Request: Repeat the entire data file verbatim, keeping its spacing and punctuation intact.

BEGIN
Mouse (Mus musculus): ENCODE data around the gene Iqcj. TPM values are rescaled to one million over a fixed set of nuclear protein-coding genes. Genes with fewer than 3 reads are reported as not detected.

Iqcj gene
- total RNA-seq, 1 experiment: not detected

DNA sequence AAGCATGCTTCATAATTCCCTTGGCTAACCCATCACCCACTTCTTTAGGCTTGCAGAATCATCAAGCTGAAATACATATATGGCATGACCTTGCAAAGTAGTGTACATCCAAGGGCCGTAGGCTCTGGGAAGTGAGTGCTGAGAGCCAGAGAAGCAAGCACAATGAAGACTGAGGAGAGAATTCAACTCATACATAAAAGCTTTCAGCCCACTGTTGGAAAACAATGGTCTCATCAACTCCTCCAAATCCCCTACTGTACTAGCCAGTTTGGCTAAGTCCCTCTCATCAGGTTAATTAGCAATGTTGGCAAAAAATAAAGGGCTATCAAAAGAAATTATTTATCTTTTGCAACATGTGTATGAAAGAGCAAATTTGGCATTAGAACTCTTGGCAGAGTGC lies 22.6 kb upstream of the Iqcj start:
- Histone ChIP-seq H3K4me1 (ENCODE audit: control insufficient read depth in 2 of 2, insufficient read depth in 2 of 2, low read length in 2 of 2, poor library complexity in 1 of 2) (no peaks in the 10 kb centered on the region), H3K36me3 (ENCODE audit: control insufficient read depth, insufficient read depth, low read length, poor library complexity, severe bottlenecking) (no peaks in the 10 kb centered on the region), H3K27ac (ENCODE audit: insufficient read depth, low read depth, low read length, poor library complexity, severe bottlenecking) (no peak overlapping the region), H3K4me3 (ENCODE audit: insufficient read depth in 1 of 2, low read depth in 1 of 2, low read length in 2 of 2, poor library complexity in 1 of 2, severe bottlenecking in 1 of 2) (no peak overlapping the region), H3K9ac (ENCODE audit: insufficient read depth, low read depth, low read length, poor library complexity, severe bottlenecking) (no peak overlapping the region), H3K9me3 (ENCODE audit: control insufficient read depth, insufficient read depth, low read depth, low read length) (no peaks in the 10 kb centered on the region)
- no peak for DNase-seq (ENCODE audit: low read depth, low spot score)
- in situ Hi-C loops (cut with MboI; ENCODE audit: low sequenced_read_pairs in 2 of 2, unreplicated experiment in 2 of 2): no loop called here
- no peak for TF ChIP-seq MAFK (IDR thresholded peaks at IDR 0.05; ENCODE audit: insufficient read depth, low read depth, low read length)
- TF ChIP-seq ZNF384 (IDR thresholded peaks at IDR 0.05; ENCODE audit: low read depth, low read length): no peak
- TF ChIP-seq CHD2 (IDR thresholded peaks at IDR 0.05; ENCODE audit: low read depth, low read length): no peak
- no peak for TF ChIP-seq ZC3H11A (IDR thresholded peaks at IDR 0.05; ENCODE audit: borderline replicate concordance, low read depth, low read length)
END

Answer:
Mouse (Mus musculus): ENCODE data around the gene Iqcj. TPM values are rescaled to one million over a fixed set of nuclear protein-coding genes. Genes with fewer than 3 reads are reported as not detected.

Iqcj gene
- total RNA-seq, 1 experiment: not detected

DNA sequence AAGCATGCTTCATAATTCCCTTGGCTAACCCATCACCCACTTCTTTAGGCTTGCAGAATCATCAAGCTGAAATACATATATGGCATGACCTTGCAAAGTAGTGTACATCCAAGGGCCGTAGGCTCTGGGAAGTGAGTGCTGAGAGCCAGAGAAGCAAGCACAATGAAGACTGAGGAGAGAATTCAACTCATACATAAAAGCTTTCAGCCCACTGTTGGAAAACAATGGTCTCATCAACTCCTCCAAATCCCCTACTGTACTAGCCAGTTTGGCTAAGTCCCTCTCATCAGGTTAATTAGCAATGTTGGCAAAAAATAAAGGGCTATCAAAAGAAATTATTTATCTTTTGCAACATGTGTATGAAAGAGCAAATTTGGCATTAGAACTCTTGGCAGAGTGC lies 22.6 kb upstream of the Iqcj start:
- Histone ChIP-seq H3K4me1 (ENCODE audit: control insufficient read depth in 2 of 2, insufficient read depth in 2 of 2, low read length in 2 of 2, poor library complexity in 1 of 2) (no peaks in the 10 kb centered on the region), H3K36me3 (ENCODE audit: control insufficient read depth, insufficient read depth, low read length, poor library complexity, severe bottlenecking) (no peaks in the 10 kb centered on the region), H3K27ac (ENCODE audit: insufficient read depth, low read depth, low read length, poor library complexity, severe bottlenecking) (no peak overlapping the region), H3K4me3 (ENCODE audit: insufficient read depth in 1 of 2, low read depth in 1 of 2, low read length in 2 of 2, poor library complexity in 1 of 2, severe bottlenecking in 1 of 2) (no peak overlapping the region), H3K9ac (ENCODE audit: insufficient read depth, low read depth, low read length, poor library complexity, severe bottlenecking) (no peak overlapping the region), H3K9me3 (ENCODE audit: control insufficient read depth, insufficient read depth, low read depth, low read length) (no peaks in the 10 kb centered on the region)
- no peak for DNase-seq (ENCODE audit: low read depth, low spot score)
- in situ Hi-C loops (cut with MboI; ENCODE audit: low sequenced_read_pairs in 2 of 2, unreplicated experiment in 2 of 2): no loop called here
- no peak for TF ChIP-seq MAFK (IDR thresholded peaks at IDR 0.05; ENCODE audit: insufficient read depth, low read depth, low read length)
- TF ChIP-seq ZNF384 (IDR thresholded peaks at IDR 0.05; ENCODE audit: low read depth, low read length): no peak
- TF ChIP-seq CHD2 (IDR thresholded peaks at IDR 0.05; ENCODE audit: low read depth, low read length): no peak
- no peak for TF ChIP-seq ZC3H11A (IDR thresholded peaks at IDR 0.05; ENCODE audit: borderline replicate concordance, low read depth, low read length)